Today is Pentecost. It’s the day in the traditional liturgical calendar, 50 days after Easter, when we celebrate the arrival of the Holy Spirit. In most (non-Pentecostal/Charismatic) churches, it is the one Sunday out of the year that we really talk about the Holy Spirit. But why?
In my years in the church, I’ve come to realize that we don’t talk about the Spirit because the Spirit is weird. It doesn’t fit into our box of understanding about God.
See, we have an entire half of the Bible, the Old Testament, that we see as primarily dedicated to helping us understand God the Father. We have another half of the Bible, the New Testament, that we see as primarily dedicated to helping us understand God the Son. We don’t really get much on God the Holy Spirit.
The book of Acts is our primary source of understanding on how the Spirit works and moves. But even in that book, the Spirit is unpredictable. In Acts 2, the Holy Spirit enables the apostles to speak in tongues so every person can understand. Verse 38 in this chapter says that in order to receive the Holy Spirit, all you have to do is repent and be baptized in the name of Jesus—and the new believers do receive the Spirit! They are so moved that they begin to share their possessions among themselves.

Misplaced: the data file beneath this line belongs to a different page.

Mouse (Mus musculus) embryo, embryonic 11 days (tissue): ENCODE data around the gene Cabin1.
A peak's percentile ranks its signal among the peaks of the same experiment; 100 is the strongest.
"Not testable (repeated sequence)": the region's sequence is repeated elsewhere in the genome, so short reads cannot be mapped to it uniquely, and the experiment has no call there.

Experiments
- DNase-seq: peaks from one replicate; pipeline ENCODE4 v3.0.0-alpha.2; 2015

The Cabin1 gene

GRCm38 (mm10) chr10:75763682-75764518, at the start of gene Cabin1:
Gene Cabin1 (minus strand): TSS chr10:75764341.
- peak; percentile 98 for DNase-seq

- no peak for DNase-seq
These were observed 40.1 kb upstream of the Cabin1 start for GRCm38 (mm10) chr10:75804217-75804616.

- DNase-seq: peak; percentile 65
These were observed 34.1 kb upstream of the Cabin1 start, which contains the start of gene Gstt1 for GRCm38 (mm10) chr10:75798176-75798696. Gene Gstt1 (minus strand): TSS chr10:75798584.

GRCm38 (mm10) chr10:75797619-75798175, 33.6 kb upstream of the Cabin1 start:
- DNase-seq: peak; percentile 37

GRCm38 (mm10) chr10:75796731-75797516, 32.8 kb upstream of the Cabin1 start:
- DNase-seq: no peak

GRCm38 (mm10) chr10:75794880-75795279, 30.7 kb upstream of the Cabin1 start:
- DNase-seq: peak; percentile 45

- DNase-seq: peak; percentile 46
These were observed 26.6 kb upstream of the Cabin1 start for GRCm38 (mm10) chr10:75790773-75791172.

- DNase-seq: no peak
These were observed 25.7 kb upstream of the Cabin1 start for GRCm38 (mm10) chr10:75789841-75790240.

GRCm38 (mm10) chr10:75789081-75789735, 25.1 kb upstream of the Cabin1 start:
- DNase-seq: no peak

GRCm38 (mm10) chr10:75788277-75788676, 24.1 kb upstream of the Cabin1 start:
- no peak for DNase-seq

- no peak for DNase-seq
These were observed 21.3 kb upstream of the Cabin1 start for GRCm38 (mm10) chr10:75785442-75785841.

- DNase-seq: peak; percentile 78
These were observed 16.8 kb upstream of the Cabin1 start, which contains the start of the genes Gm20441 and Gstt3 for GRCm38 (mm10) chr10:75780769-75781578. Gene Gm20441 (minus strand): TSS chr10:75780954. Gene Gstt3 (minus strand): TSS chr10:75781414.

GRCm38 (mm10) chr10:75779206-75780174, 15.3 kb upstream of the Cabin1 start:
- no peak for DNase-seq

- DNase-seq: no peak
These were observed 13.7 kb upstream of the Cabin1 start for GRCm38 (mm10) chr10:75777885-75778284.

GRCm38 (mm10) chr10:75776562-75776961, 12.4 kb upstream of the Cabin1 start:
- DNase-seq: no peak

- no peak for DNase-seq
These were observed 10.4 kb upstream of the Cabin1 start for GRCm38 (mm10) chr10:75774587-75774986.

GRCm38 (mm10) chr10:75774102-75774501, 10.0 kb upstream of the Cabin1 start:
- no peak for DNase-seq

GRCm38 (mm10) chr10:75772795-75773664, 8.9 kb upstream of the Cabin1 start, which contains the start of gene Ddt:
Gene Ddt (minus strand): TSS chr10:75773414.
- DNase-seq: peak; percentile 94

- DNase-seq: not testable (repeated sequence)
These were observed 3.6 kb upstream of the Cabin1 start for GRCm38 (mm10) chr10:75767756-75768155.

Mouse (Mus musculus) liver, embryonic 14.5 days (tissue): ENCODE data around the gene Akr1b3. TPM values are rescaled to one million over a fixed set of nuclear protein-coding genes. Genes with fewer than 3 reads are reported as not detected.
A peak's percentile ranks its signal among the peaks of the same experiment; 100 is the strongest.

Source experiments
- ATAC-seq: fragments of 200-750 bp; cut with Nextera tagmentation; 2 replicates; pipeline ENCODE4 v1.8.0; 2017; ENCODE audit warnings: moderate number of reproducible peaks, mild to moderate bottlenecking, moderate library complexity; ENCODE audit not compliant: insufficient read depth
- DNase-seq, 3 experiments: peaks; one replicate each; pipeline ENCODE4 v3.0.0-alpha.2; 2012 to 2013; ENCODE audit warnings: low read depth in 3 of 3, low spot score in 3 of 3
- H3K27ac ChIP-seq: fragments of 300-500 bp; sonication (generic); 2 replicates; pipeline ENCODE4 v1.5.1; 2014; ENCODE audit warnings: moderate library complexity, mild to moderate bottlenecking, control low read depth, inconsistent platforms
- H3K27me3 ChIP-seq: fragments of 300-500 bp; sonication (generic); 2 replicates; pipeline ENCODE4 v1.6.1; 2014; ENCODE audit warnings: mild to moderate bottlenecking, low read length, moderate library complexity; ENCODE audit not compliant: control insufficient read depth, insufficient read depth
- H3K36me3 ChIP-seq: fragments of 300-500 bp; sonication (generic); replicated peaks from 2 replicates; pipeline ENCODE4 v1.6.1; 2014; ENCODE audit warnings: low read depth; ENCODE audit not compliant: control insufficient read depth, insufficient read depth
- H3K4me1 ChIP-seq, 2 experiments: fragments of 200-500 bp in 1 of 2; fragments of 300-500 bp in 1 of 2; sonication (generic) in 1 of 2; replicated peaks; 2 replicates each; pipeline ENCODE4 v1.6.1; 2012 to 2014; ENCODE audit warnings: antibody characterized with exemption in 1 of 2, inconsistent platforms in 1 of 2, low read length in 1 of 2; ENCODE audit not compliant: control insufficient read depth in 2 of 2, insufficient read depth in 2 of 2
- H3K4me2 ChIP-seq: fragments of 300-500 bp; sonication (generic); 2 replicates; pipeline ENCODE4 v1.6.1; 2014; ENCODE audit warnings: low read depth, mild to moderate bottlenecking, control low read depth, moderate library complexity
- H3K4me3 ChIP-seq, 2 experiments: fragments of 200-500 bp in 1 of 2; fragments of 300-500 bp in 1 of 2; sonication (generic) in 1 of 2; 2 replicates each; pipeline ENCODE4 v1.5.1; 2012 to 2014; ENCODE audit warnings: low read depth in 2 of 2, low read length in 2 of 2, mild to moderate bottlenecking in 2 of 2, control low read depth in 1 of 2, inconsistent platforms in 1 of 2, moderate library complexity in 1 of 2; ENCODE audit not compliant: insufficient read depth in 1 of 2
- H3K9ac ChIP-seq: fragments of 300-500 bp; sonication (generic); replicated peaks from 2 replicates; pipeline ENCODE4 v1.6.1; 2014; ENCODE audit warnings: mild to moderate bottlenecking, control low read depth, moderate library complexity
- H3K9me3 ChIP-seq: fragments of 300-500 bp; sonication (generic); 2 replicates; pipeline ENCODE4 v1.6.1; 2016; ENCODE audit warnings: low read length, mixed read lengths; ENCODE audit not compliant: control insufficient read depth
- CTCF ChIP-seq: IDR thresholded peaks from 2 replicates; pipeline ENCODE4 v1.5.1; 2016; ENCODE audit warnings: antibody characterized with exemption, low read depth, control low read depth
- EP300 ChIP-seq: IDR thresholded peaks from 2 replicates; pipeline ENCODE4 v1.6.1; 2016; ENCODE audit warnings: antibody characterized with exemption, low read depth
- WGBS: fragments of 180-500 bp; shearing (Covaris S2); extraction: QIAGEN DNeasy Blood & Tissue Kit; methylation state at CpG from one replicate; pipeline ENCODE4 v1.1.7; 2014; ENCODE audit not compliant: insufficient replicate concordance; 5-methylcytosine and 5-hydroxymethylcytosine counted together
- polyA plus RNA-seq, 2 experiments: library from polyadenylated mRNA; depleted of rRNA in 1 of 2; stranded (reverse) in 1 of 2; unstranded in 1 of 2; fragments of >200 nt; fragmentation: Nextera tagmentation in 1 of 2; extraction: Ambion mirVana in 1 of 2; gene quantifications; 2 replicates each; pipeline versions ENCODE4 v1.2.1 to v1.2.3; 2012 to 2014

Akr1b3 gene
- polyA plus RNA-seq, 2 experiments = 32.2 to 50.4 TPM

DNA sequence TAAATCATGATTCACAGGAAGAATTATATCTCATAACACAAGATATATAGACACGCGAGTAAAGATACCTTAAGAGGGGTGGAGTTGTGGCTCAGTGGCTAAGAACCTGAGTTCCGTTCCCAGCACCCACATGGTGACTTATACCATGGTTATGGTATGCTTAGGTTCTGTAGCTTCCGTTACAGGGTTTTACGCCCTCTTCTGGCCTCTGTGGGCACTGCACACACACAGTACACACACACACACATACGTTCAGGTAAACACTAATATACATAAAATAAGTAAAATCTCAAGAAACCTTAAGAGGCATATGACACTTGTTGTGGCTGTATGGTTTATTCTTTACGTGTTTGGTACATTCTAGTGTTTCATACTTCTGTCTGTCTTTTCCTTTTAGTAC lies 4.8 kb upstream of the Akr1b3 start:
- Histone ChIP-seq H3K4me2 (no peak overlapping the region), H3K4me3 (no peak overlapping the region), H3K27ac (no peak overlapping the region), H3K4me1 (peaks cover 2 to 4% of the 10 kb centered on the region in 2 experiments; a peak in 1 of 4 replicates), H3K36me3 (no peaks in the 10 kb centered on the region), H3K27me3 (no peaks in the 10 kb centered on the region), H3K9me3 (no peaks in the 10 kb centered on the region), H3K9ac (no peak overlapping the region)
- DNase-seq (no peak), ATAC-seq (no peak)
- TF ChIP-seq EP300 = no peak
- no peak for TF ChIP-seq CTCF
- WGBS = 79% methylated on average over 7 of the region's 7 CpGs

But by Acts 8, things seem different. Philip goes to Samaria, where many repent and are baptized in the name of Jesus, exactly what Peter indicated back in chapter 2 was required to receive the Spirit. However, the people in Samaria don’t receive the Spirit—at least, not until verse 17 when Peter and John lay hands on them.
And it gets weirder still! In Acts 5, the Spirit strikes Ananias and Sapphira dead in the first 11 verses, but then by verse 15 is healing people just because Peter’s shadow glanced across them. In Acts 19, people are healed by touching Paul’s used handkerchiefs and aprons.
How are we to make sense of this? How do we serve a God who is so unpredictable? I’ve asked myself that question hundreds, if not thousands of times. When I first grasped the ungraspable-ness of the Spirit, I had a major emotional breakdown in the middle of a class. I couldn’t handle the idea of not being able to predict the Spirit. I wanted the Spirit to fit into a system, and it didn’t.
Three years down the road from that emotional day, I can’t say that I’ve systematized the Spirit. I can’t say I understand it any better. I can’t say that I have the answers.
But that’s how God is: unknowable, yet unchanging. Incomprehensible, but indivisible.
What I can say is this:
The Spirit is weird,
and I’m okay with that.